A record number of Australian women will lodge tax returns over the coming months but many run the risk of making tax mistakes and chasing refunds that they’re not entitled to.
There are now over 3.14 million Australian women working full-time, and 2.7 million working part-time. That’s over 100,000 more than last financial year and whole lot more tax returns.
While some women will pay a registered tax agent do their returns for them, others will try to save a bit of money by doing it themselves electronically or calling on a friend as a favour to assist.
The cost for paying a tax agent is a deductible expense and it varies depending on how complex your tax affairs are. It can range from $100 up to $500 when business and investment affairs are excluded.
Just recently I met a woman, let’s call her Jenny for privacy reasons, who baulked at paying $250 for engaging a tax agent to lodge her return.
The same woman also complained to me that this tax agent only managed to get her a tax refund of $1000, which was significantly short of the $5000 tax refund that her sister-in-law managed to get her in the financial year before.
For many Australians, a tax refund is a significant financial boost. In the 2015-16 income year, 13.5 million individuals lodged an income tax return, and of these 10.4 million received a refund worth an average of $2,574.
Jenny’s experience is not unique. In fact new research by NGS Super shows that women are more likely to seek the advice of a trusted friend over an experienced financial expert.
Without knowing the full details of Jenny’s work claims over the past financial years, it’s possible that something has changed in what she’s able to claim.
It’s also very possible that her sister in-law was claiming things that perhaps she shouldn’t have been in order to generate a refund.
The Australian Tax Office (ATO) says it wants everyone to claim what they are entitled to, but it draws the line where a person intentionally tries to bend the rules and over claim.
If a claim raises a red flag, the ATO will investigate further and if the claim is incorrect, you’ll be asked to correct it, even if it happened some years ago.
“If you‘ve been overpaid, you’ll obviously need to pay it back, plus interest and maybe a penalty,” says ATO Assistant Commissioner Kath Anderson.
Ms Anderson told Women’s Agenda that the role of a registered tax agents is to help people lodge a correct return and not simply to deliver refunds that you may not be entitled to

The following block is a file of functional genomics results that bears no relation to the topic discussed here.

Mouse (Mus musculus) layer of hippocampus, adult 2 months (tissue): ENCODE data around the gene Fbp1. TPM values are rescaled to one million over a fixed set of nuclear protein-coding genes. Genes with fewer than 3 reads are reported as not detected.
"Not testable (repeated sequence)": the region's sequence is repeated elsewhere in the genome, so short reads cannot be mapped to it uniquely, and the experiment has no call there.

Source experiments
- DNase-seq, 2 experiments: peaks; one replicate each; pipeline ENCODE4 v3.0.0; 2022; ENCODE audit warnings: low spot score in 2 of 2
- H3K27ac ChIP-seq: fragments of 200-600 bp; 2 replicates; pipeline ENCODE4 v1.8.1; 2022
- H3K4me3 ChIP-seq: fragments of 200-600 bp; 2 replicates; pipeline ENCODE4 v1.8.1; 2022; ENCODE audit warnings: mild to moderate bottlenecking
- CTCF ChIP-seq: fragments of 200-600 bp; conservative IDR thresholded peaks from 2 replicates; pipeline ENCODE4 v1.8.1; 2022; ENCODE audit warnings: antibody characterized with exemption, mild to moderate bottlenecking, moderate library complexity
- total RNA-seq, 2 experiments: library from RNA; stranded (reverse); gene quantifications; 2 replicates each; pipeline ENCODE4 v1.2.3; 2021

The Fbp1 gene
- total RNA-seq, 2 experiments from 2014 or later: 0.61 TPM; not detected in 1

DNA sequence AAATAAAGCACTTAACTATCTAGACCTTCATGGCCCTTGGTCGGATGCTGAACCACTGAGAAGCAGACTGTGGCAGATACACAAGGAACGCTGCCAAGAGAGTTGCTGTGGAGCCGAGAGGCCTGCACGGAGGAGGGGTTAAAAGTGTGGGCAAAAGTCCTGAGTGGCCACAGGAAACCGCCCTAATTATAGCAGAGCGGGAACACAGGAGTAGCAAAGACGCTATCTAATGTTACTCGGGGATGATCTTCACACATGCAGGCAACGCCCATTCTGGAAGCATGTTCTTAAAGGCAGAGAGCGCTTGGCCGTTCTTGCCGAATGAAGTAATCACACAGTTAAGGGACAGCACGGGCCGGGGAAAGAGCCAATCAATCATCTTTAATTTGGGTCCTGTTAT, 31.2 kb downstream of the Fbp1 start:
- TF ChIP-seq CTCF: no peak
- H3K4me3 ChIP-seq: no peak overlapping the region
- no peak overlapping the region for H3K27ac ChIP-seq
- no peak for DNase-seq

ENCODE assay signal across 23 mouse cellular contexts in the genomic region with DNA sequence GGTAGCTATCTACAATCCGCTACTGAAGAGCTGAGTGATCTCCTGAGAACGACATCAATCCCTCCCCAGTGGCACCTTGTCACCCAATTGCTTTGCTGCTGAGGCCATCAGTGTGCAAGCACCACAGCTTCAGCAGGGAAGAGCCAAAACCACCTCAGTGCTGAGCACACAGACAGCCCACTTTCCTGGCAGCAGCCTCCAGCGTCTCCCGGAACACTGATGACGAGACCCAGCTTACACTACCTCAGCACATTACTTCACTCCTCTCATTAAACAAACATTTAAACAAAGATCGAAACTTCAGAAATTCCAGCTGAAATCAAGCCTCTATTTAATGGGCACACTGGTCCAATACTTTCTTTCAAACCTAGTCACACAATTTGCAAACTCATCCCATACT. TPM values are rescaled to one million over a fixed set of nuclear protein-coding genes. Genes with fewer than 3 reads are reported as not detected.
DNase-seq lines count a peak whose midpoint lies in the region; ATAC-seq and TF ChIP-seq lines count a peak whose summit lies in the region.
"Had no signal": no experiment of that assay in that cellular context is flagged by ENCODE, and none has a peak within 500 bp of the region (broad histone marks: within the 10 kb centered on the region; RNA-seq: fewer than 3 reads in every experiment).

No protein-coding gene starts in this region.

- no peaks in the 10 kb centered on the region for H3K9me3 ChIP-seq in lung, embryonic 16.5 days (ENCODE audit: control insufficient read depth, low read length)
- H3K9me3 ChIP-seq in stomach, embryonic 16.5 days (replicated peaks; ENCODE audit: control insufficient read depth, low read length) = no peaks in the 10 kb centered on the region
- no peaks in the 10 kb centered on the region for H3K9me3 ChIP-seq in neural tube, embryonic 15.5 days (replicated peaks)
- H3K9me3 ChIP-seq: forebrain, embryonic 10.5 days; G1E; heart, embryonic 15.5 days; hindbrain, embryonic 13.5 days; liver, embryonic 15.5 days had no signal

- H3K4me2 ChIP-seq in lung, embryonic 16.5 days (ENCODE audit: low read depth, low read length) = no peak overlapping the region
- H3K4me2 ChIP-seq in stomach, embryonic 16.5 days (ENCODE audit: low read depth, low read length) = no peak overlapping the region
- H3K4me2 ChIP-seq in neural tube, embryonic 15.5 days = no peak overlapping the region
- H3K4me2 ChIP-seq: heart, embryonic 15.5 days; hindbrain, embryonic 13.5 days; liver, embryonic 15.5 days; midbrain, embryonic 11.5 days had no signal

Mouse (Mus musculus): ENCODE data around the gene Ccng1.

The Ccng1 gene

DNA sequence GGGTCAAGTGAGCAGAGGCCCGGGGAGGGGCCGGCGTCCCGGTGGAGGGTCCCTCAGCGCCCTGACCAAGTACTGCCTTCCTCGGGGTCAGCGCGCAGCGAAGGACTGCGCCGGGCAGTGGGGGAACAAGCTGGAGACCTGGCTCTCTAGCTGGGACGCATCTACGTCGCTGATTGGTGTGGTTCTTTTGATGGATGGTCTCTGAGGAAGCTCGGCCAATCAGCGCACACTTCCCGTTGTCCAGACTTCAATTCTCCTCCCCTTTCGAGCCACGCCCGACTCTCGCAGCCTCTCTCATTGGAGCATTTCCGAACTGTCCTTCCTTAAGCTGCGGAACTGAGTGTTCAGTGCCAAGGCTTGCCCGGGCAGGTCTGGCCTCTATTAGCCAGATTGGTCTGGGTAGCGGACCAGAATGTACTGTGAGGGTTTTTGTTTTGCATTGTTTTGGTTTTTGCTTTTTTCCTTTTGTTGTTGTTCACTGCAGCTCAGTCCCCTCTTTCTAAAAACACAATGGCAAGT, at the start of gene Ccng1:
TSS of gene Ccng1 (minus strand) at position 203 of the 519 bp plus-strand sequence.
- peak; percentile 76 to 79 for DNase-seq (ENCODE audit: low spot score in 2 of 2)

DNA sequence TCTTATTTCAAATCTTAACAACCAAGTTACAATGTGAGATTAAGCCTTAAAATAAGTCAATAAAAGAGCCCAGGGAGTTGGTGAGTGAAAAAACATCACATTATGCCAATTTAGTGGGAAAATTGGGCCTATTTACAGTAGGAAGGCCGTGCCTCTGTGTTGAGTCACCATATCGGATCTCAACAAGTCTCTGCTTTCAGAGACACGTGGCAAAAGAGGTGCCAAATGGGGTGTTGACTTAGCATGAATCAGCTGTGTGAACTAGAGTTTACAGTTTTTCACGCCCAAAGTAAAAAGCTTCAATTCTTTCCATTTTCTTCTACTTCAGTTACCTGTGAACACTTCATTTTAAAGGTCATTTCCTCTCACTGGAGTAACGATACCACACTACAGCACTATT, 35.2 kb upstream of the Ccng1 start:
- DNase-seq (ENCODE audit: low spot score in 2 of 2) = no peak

“You should be very wary of anyone who promises you a refund that sounds too good to be true, especially unregistered preparers.
“Whether you lodge your own return or you use an agent, you are responsible for making sure your deductions are accurate.”
The penalties vary depending on the mistake and whether it was an accident or intentional. In a small number of cases taxpayers have been found to have deliberately done the wrong thing and the worst-case scenario has been a jail sentence.
According to ATO audits and reviews, there are five main areas where taxpayers are most likely to get it wrong. This includes things like:
- leaving out some of their income, maybe forgetting interest, a temp job or money earned from the sharing economy.
- claiming deductions for personal expenses such as home to work travel, normal clothes or personal phone calls.
- claiming for something they never paid for – often people think everyone is entitled to a ‘standard deduction’, like $150 for laundry or $50 for phone
- claiming personal expenses associated with rental properties – either claiming deductions for times when they are using their property themselves or claiming interest on loans used to buy personal assets like a car or boat.
- Not keeping receipts or records of their expenses. If you put in claim, you need a record to prove it!
The main message to women who are either new to or familiar with lodging a tax return this year, or who are looking at ways to cut upfront costs, is if you are claiming a deduction for work then you must have paid for it yourself and not been reimbursed; it must be directly related to earning your income, not of a private nature; and you must have a record to demonstrate how you calculated your claim.